Sadly, the passing yesterday of Nabi Tajima, the Japanese woman that was the oldest person in the world, now places Giuseppina Projetto-Frau as the second oldest person in the world.
by Jerry Finzi
Italy’s Giuseppina Projetto-Frau is is about to turn 116 on May 30th and is currently the oldest living person in Europe. Several days ago in Barcelona, 116 year-old Spaniard, Ana Vela Rubio passed away. Ana was born on October 29th, 1901 which made her the longest living European. Ana passes the baton to Giuseppina, bringing back the title formerly held by Emma Morano, who died in March 2017 at 117 years old, who was also considered to be the last human who lived during the 19th century. Born in Sardinia in 1902, Projetto has been dubbed La Nonna d'Italia (the grandmother of Italy). She is the third oldest person alive in the world today, after two Japanese women.
Giuseppina (her friends call her Pina) was born in 1902 in La Maddalena--a small island off Sardinia's northern tip. Her father’s name was Cicillo, and she had four siblings. Her grandfather had moved to La Maddalena from Sicily in the wake of the revolt of Garibaldi. At 5 years old, after losing her mother, along with with three of the four sisters, she was sent to the female orphanage Satta-Sequi of Ozieri on the main island of Sardinia, where she lived until she was 21. Pina calls the the orphanage il Collegio, where she learned the art of embroidery, a craft she practiced her entire life. Pina has vivid memories of Ozieri... the fountain with the two marble lions that is located just in front of the "Collegio", the Attilio Pintus pastry shop and the "Swiss" café where she used to buy candy.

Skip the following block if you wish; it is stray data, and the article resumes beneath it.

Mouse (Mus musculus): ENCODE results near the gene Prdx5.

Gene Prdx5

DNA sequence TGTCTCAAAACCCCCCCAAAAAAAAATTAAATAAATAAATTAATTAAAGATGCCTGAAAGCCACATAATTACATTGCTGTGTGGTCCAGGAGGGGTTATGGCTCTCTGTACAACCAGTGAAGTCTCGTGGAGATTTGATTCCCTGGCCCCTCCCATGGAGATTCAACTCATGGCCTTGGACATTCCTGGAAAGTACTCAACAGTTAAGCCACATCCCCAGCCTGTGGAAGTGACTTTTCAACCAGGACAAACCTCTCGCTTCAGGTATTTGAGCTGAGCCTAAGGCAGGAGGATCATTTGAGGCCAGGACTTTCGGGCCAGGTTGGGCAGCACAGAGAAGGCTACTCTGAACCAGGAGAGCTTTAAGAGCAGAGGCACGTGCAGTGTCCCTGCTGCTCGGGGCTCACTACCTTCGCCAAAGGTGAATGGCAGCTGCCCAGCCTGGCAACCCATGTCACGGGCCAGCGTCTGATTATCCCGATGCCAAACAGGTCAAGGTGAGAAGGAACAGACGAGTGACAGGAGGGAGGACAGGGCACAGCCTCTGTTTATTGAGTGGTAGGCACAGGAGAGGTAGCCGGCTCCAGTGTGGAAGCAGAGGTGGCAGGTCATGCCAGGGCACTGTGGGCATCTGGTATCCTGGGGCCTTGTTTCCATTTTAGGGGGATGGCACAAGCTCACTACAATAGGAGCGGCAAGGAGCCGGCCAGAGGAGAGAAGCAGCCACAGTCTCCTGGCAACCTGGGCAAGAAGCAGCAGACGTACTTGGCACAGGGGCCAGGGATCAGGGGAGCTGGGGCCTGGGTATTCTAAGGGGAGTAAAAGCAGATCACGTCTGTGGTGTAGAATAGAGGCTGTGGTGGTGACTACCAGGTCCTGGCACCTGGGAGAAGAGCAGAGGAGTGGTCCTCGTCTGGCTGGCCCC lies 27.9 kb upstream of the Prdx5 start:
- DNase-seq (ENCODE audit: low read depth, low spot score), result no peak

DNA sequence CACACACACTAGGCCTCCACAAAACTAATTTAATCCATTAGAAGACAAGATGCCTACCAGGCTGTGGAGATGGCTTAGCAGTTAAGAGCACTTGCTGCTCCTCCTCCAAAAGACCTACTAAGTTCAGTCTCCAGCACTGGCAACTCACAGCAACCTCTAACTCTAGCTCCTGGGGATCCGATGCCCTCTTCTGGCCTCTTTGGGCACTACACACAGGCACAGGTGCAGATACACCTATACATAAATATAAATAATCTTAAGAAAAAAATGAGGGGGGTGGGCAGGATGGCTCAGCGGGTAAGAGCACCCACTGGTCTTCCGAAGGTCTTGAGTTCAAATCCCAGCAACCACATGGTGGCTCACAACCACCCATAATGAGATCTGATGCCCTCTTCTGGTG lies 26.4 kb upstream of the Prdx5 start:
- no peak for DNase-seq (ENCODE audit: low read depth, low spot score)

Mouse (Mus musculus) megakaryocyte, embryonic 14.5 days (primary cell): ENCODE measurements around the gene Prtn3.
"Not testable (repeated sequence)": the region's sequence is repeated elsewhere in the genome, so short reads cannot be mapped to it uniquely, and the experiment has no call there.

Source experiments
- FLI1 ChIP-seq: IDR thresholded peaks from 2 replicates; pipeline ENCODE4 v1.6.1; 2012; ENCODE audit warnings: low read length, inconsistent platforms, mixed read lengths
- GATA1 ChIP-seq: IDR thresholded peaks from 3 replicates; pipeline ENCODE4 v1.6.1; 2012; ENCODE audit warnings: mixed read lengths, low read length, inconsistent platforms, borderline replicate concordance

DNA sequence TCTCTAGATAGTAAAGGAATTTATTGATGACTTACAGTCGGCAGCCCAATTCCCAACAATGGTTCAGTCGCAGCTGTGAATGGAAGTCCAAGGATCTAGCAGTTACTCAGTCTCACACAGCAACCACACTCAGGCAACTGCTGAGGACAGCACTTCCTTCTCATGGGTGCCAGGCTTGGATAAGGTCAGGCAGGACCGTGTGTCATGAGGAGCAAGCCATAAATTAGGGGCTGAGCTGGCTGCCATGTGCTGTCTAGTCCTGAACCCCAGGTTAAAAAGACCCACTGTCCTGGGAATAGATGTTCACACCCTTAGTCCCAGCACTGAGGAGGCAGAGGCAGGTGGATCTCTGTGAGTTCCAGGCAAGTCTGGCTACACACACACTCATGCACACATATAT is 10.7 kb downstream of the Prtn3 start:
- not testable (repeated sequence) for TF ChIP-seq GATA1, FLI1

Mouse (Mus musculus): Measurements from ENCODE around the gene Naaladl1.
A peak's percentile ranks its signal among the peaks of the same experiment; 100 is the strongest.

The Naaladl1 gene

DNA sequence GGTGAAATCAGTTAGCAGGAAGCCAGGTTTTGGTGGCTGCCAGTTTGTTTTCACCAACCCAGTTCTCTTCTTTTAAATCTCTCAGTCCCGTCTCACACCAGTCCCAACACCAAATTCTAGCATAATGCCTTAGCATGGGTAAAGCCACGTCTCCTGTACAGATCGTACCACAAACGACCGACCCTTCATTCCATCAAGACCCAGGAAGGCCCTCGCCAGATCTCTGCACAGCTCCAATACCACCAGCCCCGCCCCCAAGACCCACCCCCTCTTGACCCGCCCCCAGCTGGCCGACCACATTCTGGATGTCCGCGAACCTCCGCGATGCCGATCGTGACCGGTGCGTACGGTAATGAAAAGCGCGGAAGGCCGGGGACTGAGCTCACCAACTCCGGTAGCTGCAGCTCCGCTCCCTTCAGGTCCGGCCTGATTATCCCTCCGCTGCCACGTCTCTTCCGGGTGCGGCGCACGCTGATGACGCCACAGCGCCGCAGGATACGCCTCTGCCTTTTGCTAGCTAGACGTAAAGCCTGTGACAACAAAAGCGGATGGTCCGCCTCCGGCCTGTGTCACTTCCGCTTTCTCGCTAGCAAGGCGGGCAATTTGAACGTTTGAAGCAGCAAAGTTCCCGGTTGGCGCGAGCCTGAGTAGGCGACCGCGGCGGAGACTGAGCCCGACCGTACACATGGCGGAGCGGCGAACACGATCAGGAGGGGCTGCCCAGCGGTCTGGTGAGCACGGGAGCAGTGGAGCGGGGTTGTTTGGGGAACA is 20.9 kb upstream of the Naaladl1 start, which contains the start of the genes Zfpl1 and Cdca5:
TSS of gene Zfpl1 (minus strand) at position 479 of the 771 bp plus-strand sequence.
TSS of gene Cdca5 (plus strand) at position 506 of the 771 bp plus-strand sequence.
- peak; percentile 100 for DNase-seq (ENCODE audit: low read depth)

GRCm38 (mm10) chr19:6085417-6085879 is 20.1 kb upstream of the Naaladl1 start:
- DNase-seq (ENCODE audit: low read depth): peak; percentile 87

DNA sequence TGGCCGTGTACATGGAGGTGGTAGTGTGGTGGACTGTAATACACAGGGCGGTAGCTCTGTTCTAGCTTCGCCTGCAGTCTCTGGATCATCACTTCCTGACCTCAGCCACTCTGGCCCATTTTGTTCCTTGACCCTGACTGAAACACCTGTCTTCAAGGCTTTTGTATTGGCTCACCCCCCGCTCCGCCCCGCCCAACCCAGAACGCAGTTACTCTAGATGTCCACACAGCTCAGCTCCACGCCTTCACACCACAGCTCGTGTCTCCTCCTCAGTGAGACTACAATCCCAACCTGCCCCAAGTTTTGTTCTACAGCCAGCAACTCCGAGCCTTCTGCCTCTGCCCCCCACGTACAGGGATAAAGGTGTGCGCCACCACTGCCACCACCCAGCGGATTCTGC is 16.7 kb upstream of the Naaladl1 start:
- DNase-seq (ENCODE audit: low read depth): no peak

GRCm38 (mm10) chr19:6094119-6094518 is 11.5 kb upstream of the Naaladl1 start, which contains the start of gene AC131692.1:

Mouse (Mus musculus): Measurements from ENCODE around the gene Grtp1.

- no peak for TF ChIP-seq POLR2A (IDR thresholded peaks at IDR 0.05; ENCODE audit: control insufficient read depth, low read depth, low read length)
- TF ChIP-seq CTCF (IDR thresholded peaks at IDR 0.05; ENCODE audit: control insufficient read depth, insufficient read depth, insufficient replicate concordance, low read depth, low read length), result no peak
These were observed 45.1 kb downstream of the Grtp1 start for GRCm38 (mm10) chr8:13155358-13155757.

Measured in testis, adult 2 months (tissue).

She married twice, but bore no children of her own. Her second husband, Giuseppe Frau, had 3 children that Nonna Pina raised with great love. In 1946, when her son moved to Montelupo Fiorentino near Florence for work, she moved with him, where she still resides today with one of her daughters, Julia. Her son was tragically lost when trying to save bathers from drowning--a sorrow she still carries with her. Pina worked many years for the Bitossi Ceramics factory in Montelupo Fiorentino. She attributes some of her longevity to eating chocolate.
She is one of tens of thousands of Italians over 100 and still going. Many scientists have sought to identify the key to Italy’s extraordinary longevity, with suggestions ranging from a Mediterranean diet to hormones to a good sex life.
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